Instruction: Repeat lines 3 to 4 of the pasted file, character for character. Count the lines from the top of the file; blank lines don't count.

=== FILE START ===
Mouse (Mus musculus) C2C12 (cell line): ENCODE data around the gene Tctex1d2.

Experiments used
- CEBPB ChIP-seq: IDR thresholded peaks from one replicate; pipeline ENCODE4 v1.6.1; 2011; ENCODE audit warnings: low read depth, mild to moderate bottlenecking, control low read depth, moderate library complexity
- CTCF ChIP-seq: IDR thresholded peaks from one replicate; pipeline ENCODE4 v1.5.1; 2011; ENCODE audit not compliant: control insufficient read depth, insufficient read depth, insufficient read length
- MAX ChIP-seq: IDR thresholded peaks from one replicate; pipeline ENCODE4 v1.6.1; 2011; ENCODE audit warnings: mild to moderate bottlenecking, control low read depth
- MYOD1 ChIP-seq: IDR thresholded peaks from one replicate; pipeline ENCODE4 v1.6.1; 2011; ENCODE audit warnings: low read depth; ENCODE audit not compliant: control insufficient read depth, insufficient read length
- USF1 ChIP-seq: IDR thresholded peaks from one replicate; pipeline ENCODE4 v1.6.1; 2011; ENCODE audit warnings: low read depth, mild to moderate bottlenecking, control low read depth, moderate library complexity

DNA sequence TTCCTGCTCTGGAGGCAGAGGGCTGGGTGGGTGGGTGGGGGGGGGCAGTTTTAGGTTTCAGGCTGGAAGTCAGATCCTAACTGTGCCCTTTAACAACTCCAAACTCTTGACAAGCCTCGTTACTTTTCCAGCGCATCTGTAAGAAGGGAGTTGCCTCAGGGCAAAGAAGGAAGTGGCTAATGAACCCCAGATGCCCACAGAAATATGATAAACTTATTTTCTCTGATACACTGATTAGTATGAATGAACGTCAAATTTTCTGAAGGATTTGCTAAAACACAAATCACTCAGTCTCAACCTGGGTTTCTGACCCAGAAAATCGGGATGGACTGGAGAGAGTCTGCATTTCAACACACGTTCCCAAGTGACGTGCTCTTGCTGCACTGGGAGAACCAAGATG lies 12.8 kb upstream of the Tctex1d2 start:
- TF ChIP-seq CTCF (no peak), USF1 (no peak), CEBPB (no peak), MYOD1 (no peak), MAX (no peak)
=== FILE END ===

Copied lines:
- CEBPB ChIP-seq: IDR thresholded peaks from one replicate; pipeline ENCODE4 v1.6.1; 2011; ENCODE audit warnings: low read depth, mild to moderate bottlenecking, control low read depth, moderate library complexity
- CTCF ChIP-seq: IDR thresholded peaks from one replicate; pipeline ENCODE4 v1.5.1; 2011; ENCODE audit not compliant: control insufficient read depth, insufficient read depth, insufficient read length